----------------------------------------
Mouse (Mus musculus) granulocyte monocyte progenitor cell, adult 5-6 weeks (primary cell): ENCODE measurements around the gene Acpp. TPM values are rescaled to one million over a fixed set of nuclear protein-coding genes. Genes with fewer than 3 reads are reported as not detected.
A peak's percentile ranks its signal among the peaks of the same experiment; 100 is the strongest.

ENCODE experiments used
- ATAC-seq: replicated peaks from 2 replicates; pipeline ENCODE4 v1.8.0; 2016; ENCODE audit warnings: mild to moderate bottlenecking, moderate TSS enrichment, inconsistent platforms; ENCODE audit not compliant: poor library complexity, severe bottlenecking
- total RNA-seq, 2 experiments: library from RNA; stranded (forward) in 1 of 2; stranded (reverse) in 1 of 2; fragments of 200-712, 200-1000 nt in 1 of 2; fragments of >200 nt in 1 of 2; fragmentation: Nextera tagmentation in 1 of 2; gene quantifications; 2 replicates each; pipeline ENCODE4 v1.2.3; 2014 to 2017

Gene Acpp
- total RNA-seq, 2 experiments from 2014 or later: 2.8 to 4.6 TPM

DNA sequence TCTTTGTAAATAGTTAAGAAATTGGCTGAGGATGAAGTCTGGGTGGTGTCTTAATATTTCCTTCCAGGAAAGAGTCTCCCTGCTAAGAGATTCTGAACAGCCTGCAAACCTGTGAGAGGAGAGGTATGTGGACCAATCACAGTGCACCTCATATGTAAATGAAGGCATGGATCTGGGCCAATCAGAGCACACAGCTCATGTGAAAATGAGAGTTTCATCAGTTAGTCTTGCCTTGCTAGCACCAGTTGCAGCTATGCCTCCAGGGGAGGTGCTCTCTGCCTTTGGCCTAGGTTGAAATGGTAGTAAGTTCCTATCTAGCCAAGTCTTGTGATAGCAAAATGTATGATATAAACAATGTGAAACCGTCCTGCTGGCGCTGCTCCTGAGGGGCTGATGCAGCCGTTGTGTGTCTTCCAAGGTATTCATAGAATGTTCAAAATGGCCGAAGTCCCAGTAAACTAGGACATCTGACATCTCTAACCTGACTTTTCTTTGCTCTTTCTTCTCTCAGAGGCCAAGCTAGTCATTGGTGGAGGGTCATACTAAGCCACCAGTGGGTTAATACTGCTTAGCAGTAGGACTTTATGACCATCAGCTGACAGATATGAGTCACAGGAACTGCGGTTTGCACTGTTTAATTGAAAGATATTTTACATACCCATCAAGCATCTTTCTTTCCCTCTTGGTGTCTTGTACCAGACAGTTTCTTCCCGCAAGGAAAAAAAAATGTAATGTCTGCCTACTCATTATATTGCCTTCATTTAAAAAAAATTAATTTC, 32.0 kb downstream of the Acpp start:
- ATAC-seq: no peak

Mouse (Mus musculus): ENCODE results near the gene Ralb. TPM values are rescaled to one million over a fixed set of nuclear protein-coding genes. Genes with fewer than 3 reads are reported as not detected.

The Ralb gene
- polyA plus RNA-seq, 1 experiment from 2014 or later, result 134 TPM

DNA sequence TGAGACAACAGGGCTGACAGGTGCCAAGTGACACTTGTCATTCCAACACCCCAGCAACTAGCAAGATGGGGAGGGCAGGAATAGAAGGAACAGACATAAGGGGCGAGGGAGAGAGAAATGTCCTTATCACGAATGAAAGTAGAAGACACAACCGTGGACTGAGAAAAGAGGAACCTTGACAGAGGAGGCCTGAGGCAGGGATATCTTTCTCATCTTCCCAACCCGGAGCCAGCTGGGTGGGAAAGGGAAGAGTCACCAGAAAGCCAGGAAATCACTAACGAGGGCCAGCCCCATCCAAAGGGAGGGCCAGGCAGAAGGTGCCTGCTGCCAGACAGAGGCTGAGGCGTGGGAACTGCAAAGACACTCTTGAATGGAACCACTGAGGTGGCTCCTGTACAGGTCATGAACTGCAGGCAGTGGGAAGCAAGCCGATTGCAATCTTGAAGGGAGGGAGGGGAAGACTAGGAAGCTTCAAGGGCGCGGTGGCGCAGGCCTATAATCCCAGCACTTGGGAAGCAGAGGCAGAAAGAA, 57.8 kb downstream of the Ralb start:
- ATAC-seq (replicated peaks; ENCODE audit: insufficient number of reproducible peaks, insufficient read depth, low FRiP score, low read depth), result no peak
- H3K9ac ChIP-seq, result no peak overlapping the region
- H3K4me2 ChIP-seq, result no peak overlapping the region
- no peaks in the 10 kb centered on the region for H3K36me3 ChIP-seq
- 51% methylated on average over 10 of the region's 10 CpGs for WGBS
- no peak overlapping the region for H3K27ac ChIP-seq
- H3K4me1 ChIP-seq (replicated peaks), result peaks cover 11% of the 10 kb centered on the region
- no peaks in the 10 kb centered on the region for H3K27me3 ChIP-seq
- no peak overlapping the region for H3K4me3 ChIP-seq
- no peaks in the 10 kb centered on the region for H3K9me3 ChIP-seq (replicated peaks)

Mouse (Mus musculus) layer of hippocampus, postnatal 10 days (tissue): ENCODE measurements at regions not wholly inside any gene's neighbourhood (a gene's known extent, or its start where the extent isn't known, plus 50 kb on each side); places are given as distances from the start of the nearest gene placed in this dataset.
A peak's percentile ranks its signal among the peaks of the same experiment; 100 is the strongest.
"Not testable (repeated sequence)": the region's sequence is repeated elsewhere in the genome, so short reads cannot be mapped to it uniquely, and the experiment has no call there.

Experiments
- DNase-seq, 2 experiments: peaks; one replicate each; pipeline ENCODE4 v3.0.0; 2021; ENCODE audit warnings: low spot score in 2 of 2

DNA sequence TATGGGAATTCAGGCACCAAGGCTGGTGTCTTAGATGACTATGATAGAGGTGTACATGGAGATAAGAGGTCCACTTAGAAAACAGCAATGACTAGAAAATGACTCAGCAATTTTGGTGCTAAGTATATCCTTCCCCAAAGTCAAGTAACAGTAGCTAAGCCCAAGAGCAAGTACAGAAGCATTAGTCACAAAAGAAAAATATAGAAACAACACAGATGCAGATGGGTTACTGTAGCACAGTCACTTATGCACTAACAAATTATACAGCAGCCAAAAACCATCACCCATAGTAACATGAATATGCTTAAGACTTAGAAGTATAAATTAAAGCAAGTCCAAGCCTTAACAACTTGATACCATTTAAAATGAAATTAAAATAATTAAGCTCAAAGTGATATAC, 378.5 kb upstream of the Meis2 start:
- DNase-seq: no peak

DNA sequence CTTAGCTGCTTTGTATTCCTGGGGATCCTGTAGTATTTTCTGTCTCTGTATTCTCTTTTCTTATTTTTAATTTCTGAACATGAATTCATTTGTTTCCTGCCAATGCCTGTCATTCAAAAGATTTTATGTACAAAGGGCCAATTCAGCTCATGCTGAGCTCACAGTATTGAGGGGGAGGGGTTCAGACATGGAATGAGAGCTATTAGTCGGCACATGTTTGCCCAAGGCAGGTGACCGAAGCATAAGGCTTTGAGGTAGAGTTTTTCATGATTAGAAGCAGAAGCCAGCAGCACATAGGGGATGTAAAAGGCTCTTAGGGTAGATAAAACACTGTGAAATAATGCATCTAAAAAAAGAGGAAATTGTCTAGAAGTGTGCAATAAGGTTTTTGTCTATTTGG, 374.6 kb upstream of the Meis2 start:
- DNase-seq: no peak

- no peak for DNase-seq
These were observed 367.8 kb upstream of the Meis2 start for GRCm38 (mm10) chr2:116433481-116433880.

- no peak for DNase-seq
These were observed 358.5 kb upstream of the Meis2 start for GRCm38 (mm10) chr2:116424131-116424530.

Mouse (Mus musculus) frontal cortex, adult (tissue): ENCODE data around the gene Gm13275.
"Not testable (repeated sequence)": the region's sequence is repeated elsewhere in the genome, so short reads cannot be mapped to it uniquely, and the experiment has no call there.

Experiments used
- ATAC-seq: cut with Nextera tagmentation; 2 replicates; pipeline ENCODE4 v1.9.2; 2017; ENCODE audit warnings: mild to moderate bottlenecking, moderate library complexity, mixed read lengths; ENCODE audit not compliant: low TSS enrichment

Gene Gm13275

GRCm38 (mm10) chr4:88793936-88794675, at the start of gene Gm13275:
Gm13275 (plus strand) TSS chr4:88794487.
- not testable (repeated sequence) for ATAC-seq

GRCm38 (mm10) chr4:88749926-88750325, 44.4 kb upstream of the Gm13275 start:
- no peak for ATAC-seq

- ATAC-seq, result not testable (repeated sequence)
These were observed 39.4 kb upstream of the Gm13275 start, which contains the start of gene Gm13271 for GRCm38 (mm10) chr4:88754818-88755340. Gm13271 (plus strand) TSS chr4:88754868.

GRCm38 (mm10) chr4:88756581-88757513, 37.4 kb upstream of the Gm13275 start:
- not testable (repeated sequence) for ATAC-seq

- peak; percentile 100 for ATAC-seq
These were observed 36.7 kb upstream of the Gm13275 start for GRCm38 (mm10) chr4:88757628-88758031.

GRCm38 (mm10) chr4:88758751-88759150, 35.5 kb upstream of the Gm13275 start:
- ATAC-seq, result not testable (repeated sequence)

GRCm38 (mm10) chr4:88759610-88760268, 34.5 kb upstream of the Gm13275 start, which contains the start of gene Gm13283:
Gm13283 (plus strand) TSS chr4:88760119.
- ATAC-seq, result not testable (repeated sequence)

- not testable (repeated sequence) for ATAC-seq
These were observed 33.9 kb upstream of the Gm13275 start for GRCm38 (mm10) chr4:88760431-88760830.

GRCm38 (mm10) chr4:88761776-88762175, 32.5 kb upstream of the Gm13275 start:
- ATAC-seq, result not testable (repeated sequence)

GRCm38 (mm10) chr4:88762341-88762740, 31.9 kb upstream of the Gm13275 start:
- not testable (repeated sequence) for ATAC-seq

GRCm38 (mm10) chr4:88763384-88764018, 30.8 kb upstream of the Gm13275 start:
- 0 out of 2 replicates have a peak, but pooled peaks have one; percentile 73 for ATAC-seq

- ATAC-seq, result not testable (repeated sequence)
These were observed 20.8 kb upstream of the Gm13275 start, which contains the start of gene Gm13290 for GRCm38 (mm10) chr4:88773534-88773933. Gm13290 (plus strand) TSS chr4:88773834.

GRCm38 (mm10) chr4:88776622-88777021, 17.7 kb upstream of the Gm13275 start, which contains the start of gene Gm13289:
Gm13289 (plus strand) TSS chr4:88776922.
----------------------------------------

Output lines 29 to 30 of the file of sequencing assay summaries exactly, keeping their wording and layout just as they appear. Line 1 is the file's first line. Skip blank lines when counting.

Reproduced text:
DNA sequence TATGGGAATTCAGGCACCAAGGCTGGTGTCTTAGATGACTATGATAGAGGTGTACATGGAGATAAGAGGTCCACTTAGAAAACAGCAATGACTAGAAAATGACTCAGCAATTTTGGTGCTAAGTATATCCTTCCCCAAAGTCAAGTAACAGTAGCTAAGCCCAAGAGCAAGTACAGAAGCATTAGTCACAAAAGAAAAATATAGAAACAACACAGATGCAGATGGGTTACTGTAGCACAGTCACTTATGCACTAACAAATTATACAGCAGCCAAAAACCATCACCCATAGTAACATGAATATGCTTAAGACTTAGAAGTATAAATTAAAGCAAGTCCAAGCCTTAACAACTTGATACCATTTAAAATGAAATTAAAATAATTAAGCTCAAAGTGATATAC, 378.5 kb upstream of the Meis2 start:
- DNase-seq: no peak